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Michael and Another v Linksfield Park Clinic (Pty) Ltd and Another (1) (361/98) [2001] ZASCA 12; [2002] 1 All SA 384 (A) (13 March 2001)

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Case No: 361/98




In the matter of:

THELMA MICHAEL Second Appellant



First Respondent
DR HUGH M THOMAS Second Respondent

CORAM: Howie, Farlam JJA and Chetty AJA

Date Heard: 19 February 2001

Date Delivered: 13 March 2001

Medical negligence alleged - approach to expert evidence - whether a case for adverse costs order against successful defendant .



[1] This is a tragic case indeed. A boy of seventeen underwent corrective nasal surgery and suffered cardiac arrest while under general anaesthesia. By the time resuscitation had restored heart function he had sustained major brain damage as a result of cerebral anoxia. He has been left in a permanent vegetative state.
[2] His parents sued for damages in the High Court at Johannesburg. The private company owning the clinic where the operation was performed was cited as the first defendant and the anaesthetist as the second defendant. Negligence was alleged on the latter’s part in relation to the cardiac arrest and joint negligence was alleged in respect of the resuscitation process. By agreement between the parties the trial Judge (Schabort J) was asked to determine only the question of liability. Having found that none of the alleged negligence had been proved, the learned Judge dismissed the claim but granted leave for this appeal. For convenience we shall refer to the parties by their trial designations.
[3] The following facts are now common cause or no longer realistically disputable. The plaintiffs’ son, Minas, (“the patient”) had sustained an injury to his nose when taking part in sport. He consulted a plastic and reconstructive surgeon, Dr MS Fayman, who recommended a rhinoplasty. The object was to remove a hump on the dorsal aspect of the nose and to correct a deviated septum.
[4] The operation was arranged for 10:00 on 7 December 1994 at the first defendant’s clinic. Dr Fayman was assisted by Dr Grace Rubin and the second defendant, a specialist in anaesthesiology, was the anaesthetist. All three doctors were in private practice.
[5] Among the first defendant’s employees involved in the events of that morning were Sister S Montgomery, the sister in general charge of anaesthetics and recovery, and Sister DE Glaeser who was the anaesthetic sister assigned to this particular operation. They were both registered nurses.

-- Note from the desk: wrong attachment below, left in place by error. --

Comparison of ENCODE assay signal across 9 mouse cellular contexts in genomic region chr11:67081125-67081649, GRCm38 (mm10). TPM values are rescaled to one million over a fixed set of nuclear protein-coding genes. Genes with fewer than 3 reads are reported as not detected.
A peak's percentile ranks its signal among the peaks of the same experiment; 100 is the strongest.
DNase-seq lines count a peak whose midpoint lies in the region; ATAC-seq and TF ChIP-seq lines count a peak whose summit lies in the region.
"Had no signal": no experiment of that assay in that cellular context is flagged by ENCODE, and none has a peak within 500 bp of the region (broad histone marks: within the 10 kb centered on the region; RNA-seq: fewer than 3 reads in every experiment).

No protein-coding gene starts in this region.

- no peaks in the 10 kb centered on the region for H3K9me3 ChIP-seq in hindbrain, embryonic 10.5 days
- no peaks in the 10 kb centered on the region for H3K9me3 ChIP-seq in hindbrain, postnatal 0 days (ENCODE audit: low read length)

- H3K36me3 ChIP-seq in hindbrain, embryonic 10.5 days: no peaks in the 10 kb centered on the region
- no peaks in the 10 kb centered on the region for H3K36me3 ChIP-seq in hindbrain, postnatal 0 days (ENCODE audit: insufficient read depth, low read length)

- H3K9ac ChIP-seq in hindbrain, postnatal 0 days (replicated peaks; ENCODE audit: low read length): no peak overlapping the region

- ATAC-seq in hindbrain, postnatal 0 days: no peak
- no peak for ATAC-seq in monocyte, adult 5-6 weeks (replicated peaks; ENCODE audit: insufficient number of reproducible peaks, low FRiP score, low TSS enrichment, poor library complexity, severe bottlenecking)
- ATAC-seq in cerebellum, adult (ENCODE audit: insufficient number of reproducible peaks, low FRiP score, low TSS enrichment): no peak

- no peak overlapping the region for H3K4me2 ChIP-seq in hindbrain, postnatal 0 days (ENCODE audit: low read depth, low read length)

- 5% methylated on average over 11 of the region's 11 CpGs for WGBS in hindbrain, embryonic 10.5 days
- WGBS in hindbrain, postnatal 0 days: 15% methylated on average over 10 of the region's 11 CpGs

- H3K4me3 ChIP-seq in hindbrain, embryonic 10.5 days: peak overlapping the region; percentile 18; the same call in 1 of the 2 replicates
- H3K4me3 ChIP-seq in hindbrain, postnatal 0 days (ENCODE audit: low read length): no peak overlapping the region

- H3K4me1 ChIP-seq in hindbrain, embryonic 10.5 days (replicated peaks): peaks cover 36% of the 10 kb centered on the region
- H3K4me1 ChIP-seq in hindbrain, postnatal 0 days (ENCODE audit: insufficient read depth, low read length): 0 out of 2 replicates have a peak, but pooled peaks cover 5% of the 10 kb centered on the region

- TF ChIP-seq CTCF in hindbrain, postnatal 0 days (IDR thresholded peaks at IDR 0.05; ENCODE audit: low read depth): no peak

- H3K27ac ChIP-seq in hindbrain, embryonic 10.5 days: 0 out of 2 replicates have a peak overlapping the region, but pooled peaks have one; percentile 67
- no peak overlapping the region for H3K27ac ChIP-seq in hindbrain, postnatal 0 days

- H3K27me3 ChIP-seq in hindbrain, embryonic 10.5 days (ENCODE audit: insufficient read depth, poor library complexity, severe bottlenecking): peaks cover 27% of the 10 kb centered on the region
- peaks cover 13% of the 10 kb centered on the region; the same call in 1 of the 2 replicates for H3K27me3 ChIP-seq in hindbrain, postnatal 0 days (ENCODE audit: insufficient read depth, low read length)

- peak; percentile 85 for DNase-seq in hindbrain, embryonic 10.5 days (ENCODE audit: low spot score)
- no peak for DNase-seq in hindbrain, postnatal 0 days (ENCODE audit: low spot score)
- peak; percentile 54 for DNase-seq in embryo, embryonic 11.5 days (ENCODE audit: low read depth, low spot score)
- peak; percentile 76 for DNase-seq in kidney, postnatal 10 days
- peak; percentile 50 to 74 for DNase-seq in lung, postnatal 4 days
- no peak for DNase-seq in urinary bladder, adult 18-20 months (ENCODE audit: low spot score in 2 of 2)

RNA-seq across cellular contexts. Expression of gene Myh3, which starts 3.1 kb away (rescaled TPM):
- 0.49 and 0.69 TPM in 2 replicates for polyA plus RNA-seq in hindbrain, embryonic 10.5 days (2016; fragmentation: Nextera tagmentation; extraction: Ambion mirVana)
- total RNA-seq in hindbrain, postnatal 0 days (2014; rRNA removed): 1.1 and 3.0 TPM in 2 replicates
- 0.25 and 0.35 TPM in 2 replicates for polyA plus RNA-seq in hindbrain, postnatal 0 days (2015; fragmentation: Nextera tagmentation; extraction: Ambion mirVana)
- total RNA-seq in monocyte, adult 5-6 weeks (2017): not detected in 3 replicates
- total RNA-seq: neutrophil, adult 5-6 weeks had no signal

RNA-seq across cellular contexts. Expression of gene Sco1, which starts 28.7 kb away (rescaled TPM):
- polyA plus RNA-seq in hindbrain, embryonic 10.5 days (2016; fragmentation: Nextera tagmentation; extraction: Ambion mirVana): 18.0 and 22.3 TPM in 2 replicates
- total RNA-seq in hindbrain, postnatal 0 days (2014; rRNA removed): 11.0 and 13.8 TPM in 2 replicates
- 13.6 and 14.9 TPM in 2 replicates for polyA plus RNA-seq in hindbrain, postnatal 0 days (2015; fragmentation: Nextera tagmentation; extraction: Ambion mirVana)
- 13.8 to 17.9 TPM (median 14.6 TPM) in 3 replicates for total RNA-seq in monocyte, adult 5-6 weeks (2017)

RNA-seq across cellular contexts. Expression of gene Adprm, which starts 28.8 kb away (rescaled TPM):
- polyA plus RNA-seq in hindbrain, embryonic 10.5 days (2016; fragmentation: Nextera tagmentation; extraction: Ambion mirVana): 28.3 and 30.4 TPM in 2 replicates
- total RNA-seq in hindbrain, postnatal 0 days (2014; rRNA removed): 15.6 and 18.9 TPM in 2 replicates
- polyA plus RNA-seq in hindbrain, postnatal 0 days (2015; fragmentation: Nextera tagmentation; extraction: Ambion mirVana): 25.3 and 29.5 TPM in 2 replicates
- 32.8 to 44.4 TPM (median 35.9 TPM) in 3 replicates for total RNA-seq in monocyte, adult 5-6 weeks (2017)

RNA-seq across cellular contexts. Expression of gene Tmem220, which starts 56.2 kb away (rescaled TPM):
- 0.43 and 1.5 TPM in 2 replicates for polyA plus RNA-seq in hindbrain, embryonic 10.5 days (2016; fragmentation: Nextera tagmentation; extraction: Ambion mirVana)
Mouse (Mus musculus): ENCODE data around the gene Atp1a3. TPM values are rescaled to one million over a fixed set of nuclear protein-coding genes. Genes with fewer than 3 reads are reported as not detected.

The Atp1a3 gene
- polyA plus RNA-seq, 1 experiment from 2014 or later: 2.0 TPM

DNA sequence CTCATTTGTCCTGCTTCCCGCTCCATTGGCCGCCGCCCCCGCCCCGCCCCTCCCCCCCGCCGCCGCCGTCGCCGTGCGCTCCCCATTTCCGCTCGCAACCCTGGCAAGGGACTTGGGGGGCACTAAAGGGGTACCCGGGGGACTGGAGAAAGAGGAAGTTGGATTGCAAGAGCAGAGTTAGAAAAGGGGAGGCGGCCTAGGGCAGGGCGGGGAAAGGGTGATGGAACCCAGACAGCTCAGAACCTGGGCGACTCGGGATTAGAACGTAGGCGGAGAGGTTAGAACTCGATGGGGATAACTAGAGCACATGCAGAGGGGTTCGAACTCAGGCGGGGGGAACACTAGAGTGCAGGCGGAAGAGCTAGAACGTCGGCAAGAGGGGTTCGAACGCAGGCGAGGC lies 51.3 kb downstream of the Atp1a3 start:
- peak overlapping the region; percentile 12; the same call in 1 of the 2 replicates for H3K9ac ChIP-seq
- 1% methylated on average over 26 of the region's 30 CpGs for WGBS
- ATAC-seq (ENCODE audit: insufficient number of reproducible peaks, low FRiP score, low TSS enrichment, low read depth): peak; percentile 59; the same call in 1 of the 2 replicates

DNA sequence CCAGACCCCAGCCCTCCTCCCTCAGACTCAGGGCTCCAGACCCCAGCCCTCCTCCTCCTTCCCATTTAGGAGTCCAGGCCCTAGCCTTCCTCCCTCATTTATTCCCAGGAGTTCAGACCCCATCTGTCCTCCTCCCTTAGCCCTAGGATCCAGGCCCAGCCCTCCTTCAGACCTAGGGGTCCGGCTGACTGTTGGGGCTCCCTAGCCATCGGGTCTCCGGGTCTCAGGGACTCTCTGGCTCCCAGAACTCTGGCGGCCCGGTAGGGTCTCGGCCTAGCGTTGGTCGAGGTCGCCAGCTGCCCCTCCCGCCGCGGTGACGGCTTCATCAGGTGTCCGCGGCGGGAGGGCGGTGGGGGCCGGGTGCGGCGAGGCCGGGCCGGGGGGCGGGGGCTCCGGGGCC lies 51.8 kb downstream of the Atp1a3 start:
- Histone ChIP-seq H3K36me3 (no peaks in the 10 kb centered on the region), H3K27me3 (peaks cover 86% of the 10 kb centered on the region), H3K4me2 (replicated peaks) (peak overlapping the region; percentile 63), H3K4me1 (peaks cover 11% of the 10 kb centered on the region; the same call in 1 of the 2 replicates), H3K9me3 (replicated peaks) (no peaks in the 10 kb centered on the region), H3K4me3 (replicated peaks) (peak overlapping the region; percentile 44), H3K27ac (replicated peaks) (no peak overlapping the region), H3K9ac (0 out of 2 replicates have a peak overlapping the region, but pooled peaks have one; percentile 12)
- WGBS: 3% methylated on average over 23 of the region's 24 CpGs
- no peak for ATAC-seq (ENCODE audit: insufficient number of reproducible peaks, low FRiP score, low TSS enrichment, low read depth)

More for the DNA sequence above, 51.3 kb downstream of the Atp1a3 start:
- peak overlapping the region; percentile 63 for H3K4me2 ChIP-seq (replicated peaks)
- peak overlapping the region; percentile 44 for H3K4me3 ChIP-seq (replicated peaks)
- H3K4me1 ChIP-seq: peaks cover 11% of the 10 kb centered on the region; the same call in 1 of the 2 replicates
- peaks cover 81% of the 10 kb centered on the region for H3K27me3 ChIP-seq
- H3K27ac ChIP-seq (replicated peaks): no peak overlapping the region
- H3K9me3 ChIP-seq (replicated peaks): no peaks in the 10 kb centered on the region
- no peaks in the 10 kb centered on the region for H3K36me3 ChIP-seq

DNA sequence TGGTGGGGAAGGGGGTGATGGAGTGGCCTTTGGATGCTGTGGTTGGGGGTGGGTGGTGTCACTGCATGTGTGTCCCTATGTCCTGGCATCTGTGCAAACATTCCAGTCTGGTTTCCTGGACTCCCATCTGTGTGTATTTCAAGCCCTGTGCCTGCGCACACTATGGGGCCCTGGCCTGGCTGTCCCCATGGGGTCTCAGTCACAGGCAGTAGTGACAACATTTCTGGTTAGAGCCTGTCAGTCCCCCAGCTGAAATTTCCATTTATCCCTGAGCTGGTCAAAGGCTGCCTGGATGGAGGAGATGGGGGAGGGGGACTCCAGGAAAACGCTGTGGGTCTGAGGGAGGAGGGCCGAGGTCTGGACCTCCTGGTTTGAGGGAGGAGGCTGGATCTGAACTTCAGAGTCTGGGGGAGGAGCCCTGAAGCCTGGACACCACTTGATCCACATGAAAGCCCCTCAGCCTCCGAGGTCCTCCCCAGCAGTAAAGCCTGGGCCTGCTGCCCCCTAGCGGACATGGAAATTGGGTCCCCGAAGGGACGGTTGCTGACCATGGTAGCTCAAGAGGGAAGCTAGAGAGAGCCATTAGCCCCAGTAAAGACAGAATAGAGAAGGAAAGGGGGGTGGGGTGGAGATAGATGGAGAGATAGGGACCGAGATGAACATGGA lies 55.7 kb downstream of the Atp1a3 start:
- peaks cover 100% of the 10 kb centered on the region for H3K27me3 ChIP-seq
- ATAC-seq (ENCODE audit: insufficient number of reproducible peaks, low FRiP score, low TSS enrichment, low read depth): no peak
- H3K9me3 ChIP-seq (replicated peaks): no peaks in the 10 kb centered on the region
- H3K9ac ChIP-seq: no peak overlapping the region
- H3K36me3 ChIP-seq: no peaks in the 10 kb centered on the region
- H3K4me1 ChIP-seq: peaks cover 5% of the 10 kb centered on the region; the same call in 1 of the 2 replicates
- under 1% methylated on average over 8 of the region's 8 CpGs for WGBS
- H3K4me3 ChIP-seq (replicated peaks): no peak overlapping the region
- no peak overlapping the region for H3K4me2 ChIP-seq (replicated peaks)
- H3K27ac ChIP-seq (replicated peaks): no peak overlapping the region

[6] Included in the clinic’s emergency equipment was a resuscitation trolley carrying, among other things, a Lohmeier defibrillator. A defibrillator is a portable electronic apparatus designed to restore normal rhythm to a fibrillating heart by way of electric shocks applied to the chest wall. It was among Sister Glaeser’s duties to see to it beforehand that this defibrillator was in working order and to use it when called upon by the second defendant to do so. As anaesthetist, he was in overall charge of all necessary resuscitation measures.
[7] At about 9:40 the pre-operative process started. The initial stages included the insertion into the patient’s left hand of an intravenous tube connected to an AFC 123 drip-line and the attachment to his person of leads from items of equipment reflecting, inter alia, blood pressure, heart rate and electrocardiographic (“ECG”) tracings of heart rhythm.
[8] Anaesthetic induction commenced at about 9:45 employing a combination of inhalants and intravenous drugs. Among the drugs administered intravenously was one milligram of propranolol hydrochloride (“propranolol”) which was given to prevent an untoward increase in heart rate during the operation. Propranolol in medical parlance is a beta blocker. It lowers excessive heart rates by blocking the beta adrenergic receptors in the heart which govern heart rate stimulation. It is manufactured in tablet form and also in one milligram (one millilitre) ampoules for intravenous administration. In South Africa it is sold, inter alia, under the trade name “Inderal”. The package insert published in November 1993 by the South African distributors of Inderal stated that intravenous administration was for the emergency treatment of cardiac dysrhythmias especially including supra-ventricular tachydysrhythmias. The recommended dose was one milligram injected over one minute which could be repeated at two minute intervals until a response was observed or to a maximum, in the case of anaesthetised patients, of five milligrams.
[9] At roughly 9:50, with the patient now fully generally anaesthetised, Dr Fayman injected a local anaesthetic (lignocaine and adrenaline) into the nose and inserted at the back of each nostril a plug of ribbon gauze soaked in a cocaine solution. The use of cocaine had a two-fold purpose. It is a local anaesthetic and a vasoconstrictor. The blood vessels of the nasal lining bleed very readily and it was necessary to constrict them to ensure a clear field for the surgeon. Cocaine is widely used for this purpose in ear, nose and throat surgery. The mass of cocaine in the solution was approximately 150 milligrams (being 1,76 milligrams per kilogram of the patient’s weight, which was eighty-five kilograms.) The limits of a safe dose are from 1,5 milligrams to 2 milligrams per kilogram. Because not all of the solution was in contact with the inner nasal surfaces only about eighty per cent of the cocaine would have been absorbed.